Tuesday, 6 December 2011

Oscars 2011 — YOUNG ADULT

Young Adult is a lot of things, but a good Jason Reitman movie it isn't.

The film's title of "Young Adult" is actually one of the only decent puns related with this movie: Charlize Theron plays Mavis, an author of a young adult fiction series, but she's also "young" at heart. Not in the youthful, carefree way of gentlefolk; no, Mavis is a sixteen-year-old brat stuck inside a thirty-something's body. In other words, she's incredibly immature.

"Directed by Jason Reitman" is something I'm generally happy to hear, but "written by Diablo Cody" is usually not. Young Adult is both. And as a result of the sometimes shotty, irritating script, Young Adult runs out of steam halfway through. The initial premise — Mavis returns to her hometown, attempting to win back her now-married high school flame — becomes tired and groan-worthy at every forced punchline, an art Cody seems to have perfected to a science. This is seriously irksome humour. 

Cody's writing, for all its witticisms and "irreverence," bothers me immensely. I'm not entirely sure why, but perhaps its the feeling of irony being shoved down my throat. Or maybe its the not-so-subtle attempts at being cute. Whatever it is, Juno worked a little better, as the high school setting fit the dialogue much more appropriately. Mavis has a few one-liners that are smirk-inducing, but it never quite goes beyond that. I know some people who hate Cody's writing much more than I do, and they should stay as far away from Young Adult as possible. The film is utterly insufferable at times. 

I should mention Patton Oswalt's character Matt, who is shoehorned into the script and exists as basically Mavis's conscience. He's an actual character, of course, with real flesh and blood, but the film almost frames him as imaginary. The film could extract only a handful of lines, and Matt would cease to be real. He would be a manifestation of Mavis's mind, and that's basically how his character serves the plot — Mavis's morality mind check. These characters are shells on a Stephanie Meyer level.

"Don't you hit on a married man, Mavis!"
The lack of any real sense of grounding leaves the film really flimsy. We don't give a damn about any of these characters, and there isn't much drive to see them succeed. There's no clear way to win in the situation of trying to break up a marriage to reignite lost passions. 

The other major problem with this film is the fact that we've literally seen this movie before. That is, of course, if you've seen this summer's Bad Teacher, where Cameron Diaz tried desperately to hit on Justin Timberlake, a man already taken, but eventually settles for the dumbo nice guy who listens to her. Sound familiar? That's because it is: the two films feature identical levels of the following: fake breasts, alcoholism, bleached hair, cynical attitudes, desperate women, and huge (re: obnoxiously huge) sunglasses. I'd almost call it plagiarism, but I have no idea when these scripts were written.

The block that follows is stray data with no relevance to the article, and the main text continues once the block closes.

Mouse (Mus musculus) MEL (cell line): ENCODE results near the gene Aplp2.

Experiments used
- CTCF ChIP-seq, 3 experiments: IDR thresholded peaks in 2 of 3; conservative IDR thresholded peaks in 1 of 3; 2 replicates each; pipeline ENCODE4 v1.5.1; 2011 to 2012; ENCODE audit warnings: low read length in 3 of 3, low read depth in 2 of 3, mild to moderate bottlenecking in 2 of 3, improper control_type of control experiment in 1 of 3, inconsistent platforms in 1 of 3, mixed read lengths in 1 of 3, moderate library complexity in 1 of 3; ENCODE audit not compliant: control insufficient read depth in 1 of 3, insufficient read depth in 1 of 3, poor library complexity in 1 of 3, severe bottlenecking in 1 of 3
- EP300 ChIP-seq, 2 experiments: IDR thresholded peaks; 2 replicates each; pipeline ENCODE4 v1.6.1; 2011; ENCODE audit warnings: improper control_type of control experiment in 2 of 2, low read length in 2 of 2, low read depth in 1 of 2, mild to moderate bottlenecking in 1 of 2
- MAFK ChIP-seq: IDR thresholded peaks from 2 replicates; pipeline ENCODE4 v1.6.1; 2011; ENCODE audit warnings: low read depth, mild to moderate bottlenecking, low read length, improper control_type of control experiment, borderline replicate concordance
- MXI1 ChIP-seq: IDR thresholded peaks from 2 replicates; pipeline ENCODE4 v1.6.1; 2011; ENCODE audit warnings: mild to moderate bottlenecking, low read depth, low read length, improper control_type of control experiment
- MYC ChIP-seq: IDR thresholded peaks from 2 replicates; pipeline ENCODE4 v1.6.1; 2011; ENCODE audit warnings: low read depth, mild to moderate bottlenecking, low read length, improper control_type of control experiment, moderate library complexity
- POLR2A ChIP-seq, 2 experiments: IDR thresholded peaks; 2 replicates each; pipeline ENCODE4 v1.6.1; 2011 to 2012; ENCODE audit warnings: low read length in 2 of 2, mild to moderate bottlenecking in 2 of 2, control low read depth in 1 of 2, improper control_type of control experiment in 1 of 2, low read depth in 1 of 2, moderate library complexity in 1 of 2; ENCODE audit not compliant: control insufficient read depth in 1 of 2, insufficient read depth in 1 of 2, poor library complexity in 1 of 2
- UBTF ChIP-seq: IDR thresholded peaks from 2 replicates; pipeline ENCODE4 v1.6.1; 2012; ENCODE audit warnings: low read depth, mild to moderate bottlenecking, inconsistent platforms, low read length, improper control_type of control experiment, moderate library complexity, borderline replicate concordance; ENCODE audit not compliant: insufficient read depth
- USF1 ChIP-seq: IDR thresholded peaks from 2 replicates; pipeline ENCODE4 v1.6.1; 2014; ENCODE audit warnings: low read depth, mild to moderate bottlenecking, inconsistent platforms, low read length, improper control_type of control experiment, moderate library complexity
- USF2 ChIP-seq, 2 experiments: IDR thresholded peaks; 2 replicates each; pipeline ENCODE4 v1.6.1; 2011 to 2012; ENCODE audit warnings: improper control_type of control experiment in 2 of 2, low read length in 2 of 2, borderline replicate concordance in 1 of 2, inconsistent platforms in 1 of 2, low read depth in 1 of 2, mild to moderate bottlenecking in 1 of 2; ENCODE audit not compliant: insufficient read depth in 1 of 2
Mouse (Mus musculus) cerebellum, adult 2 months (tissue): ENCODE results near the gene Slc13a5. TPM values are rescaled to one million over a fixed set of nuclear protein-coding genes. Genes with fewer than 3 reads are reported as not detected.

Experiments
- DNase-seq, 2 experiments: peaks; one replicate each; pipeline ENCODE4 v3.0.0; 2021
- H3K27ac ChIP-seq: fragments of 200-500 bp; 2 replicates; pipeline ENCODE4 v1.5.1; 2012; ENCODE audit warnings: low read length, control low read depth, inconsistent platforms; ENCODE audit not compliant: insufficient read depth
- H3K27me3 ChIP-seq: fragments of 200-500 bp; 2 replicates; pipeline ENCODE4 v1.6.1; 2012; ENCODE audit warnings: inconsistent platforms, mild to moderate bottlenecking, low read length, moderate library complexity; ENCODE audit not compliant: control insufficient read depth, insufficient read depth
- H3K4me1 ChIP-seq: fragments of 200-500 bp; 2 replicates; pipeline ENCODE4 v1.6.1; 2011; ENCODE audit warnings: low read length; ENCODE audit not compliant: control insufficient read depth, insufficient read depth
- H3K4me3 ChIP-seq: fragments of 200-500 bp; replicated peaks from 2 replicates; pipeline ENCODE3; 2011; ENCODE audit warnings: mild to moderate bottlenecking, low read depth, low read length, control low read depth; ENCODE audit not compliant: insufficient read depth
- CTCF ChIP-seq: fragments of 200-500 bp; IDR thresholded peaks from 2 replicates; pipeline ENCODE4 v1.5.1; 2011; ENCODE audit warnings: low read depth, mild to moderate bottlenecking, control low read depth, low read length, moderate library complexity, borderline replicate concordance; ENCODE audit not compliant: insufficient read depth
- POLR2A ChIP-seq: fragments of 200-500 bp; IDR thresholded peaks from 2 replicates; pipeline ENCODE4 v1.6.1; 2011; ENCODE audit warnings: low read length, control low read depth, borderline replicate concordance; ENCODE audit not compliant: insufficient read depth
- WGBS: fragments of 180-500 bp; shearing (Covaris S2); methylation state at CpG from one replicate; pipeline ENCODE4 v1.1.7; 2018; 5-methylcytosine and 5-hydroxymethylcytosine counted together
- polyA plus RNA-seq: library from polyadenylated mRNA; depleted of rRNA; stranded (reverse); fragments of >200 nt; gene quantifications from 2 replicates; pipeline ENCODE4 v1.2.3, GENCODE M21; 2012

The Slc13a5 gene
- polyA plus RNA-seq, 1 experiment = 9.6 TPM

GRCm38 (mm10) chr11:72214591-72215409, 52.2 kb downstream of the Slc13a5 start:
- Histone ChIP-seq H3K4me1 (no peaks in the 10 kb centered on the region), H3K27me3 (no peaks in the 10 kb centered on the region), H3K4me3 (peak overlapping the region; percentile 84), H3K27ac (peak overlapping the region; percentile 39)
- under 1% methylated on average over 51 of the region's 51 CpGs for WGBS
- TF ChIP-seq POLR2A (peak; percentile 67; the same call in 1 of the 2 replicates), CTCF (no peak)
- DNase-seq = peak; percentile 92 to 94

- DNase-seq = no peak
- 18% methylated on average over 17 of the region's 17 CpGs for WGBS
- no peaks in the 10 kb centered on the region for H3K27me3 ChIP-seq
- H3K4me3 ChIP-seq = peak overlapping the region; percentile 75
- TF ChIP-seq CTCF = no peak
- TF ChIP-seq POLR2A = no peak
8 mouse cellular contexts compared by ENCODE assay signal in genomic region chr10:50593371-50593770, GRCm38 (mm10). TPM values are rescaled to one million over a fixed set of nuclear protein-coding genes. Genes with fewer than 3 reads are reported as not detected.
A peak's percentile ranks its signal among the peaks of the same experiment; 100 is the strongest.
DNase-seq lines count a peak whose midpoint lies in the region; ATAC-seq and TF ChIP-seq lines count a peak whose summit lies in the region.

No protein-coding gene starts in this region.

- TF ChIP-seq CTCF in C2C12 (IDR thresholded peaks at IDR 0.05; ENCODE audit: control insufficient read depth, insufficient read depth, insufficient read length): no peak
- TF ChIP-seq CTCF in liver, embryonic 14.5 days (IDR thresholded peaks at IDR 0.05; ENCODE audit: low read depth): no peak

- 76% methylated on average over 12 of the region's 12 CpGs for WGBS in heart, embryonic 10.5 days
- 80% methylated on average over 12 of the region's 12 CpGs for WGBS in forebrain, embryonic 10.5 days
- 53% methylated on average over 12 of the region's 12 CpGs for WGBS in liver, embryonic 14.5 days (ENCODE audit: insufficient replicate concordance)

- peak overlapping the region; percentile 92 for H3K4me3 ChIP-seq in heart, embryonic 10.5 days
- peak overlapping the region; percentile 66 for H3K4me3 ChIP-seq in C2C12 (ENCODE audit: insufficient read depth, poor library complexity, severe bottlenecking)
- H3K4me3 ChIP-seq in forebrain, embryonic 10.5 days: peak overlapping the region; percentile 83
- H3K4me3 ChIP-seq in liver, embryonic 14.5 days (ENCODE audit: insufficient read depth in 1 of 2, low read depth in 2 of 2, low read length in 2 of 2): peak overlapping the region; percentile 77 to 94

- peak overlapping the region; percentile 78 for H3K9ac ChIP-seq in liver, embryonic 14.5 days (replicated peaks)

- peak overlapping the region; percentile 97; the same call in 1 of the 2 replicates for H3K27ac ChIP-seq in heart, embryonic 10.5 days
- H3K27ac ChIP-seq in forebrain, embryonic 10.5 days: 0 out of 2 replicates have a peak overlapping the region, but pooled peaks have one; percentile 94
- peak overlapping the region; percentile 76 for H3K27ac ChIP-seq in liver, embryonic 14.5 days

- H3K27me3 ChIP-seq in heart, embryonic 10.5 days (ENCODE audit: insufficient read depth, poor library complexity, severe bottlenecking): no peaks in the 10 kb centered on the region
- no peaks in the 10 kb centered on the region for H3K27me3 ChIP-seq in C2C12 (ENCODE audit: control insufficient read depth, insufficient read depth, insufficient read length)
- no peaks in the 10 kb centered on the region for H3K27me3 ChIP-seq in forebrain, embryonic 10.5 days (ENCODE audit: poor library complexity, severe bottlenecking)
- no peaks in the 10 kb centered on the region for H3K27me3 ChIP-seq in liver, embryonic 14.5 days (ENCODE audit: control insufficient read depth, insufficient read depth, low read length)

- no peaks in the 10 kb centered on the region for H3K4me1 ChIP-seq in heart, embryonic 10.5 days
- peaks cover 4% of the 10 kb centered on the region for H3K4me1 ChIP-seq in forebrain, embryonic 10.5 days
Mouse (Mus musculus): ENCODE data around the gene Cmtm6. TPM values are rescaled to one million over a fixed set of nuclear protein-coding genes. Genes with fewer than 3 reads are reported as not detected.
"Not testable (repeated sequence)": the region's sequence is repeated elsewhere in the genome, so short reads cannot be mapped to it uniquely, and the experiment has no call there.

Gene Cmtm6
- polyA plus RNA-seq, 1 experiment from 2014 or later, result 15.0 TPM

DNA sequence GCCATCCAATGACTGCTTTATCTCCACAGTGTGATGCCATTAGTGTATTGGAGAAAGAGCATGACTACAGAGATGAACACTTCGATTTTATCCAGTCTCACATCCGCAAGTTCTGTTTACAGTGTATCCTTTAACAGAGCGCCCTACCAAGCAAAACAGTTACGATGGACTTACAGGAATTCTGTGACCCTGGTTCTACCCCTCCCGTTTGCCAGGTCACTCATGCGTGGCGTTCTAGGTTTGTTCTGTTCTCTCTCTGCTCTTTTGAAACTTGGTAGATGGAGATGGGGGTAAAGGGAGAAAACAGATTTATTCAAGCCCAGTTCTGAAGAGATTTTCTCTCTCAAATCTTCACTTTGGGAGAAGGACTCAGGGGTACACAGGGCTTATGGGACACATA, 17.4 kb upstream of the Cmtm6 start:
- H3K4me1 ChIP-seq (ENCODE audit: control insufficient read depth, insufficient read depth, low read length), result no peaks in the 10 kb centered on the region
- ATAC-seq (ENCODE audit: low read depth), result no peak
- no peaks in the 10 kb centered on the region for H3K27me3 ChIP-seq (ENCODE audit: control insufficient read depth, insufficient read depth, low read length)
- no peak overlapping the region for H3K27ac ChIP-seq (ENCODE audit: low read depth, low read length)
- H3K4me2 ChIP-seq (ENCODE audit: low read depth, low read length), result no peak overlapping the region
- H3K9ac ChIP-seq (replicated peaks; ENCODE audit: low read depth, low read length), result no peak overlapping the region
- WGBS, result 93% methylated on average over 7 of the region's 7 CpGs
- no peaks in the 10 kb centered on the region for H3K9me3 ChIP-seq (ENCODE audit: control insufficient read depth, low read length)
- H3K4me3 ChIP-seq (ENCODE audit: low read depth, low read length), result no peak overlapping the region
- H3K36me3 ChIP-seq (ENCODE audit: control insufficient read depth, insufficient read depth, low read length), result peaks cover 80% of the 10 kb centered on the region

Young Adult, for all its similarities, is not Bad Teacher 2. In fact, to call Young Adult as a sequel to Bad Teacher would be a disservice to that film, as schlocky as it was. Why? Because the script isn't funny; nor is it witty. In a perfect world, Charlize Theron would have replaced Cameron Diaz in Bad Teacher, because as decent as Diaz was in that film, Theron would have nailed it. Take the best elements of both films and combine them into Young Teacher. Hey, that works. 

To Young Adult's credit, Theron's Mavis is better than Diaz's Elizabeth Halsey, but that's expected. Theron is great in whatever she does, but her talent can only breathe so much into a frustratingly silly script. They're the same character attempting the same thing, and Young Adult's presumable intention of trying to be more "heart-felt" or "indie" comes across as smug and deliberate emotion bait. Rest assured, these two films are nearly carbon copies — a problem that lies with the latter film rather than the former. Go watch Bad Teacher and have a better, smarter, funnier time. 

(2/4)

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